a history lesson

(courtesy photo)

Call us crazy, but we’ve always strived to uphold the motto – work smarter, not harder.

If we’re going to continue to talk in clichés, then we could also throw in that we don’t go out hoping to recreate the wheel or some other equally trite phrase that essentially means use history as your guide or you’re doomed to repeat it.

Basically what we’re saying is, if you’re the Washington Wizards general manager Ernie Grunfeld and you’re sitting at your desk wondering what the best way to build a winning team … well maybe you should look at other successful business models and copy that formula.

The most baffling part of this is that all Grunfeld really needs to do is walk down the hall of the Verizon Center and pay a visit to Washington Capitals general manager George McPhee and he’d be on the right path.

We bring up Grunfeld and McPhee because last week gave locals a unique chance to compare and contrast two different men going about building their teams two completely different ways.

On the one hand you have “Big Ern,” who has openly admitted he’s in “win-now mode.” He feels he’s got a veteran team with a small chance to win a title and should add the last few pieces in hopes of bringing owner Abe Pollin a second NBA championship.

Grunfeld sees his current roster, led by Antawn Jamison, Caron Butler and Gilbert Arenas, in a “glass half full” kind of light. In four of the six years he’s been calling the shots here in D.C. these guys have been good enough to get the Wizards into the playoffs, which is no small feat for a franchise long considered a league doormat (see: the Wes Unseld Era).

Once your team is regularly able to qualify for the postseason, we guess it’s easy to convince yourself that you’re just a piece or two away from the league’s elite. There’s no sense in bringing in young and inexperienced players that your coaches will have to spend extra time and effort whipping into shape just so they can ride the bench, right? In the immortal words of Lee Corso, “Not so fast, sweetheart.”

On the other side of the spectrum you have “GMGM,” who is now reaping the rewards after having made one of the toughest choices a general manager can make. You see, a few years back he was in the same situation as Grunfeld’s Wizards are now. His veteran (i.e. – aging and injury prone) Capitals were good enough to make the playoffs every year, but not do any real damage once they got there.

But instead of sitting back with his feet kicked up on the desk, McPhee decided to blow up his roster and rebuild. He knew the Caps were never truly going to be a threat to win a championship unless he built the franchise the right way. He knew there would be ugly nights during the grueling rebuilding process, but at the end of the day he knew it would be worth it.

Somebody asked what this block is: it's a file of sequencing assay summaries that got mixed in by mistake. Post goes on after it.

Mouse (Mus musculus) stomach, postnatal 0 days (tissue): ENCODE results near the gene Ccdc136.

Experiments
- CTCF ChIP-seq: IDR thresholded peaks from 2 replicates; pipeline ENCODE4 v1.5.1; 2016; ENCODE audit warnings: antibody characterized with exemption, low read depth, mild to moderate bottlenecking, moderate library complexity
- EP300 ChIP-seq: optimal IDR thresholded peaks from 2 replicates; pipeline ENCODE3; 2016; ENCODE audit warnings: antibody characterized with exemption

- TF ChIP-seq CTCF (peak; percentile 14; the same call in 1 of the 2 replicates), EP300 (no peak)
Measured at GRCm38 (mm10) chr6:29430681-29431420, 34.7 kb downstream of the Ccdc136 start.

We bring this up because we couldn’t help but chuckle last week as the fifth pick in the NBA draft, the one the Wiz traded away two days prior, was used to select future superstar point guard Ricky Rubio. At just 18, this kid has already earned a reputation as a once-in-a-generation talent – a kid with amazing passing abilities and even better court awareness.

Grunfeld has said since the draft that the only player he would have been mad about missing out on had they fallen to the fifth pick after he traded the pick away was Oklahoma forward Blake Griffin. Of course he did. Because what good would it do for him to openly question himself two days after trading the pick to Minnesota?

But the truth is, Rubio is the kind of kid who makes everyone around him better. Sure, there’d be an adjustment as the rest of the Wizards got used to having a legitimate point guard running the offense (as opposed to Arenas’ shoot-first, pass-second mentality), but that’s not a bad thing.

If you want to run and gun, then why wouldn’t you want Rubio, who is more than capable of setting up the rest of the roster for easy baskets with his highlight-worthy passing game? The Phoenix Suns became “must-see TV” once Steve Nash became their point guard. When’s the last time the Wizards were in that category?

This current construction of the Wizards is not championship material. Even with a healthy Brendan Haywood and the additions of Mike Miller and Randy Foye, this team is still not a lock to be an elite squad in the improving Eastern Conference. Not when Cleveland, Orlando, Boston and others continue to find ways to retool their rosters.

And if you’re not willing to blow it up and start over like the Caps (or even the Portland Trail Blazers or Oklahoma City Thunder), then you could have at least added a player like Rubio that would, from day one, greatly improve your rotation.

Instead we’re left with a Wiz team that will have to overachieve to win 50 games next season. And while that’s unlikely, here’s what we’ll more than likely see – this same team, that’s won just one playoff series since Grunfeld came to town, will end up finishing right around .500 and getting eliminated in the first round. Again.

D.C. sports fans can get mad about it or they can do something about it. Show your support to the Capitals. It’s the least you can do to say thanks to the one team around town with a legitimate chance to bring home a title in the near future. Meanwhile, stay away from this Wizards team. You already know how it’s going to end. History has shown you. Hopefully, unlike Grunfeld, you’re smart enough to take notice.

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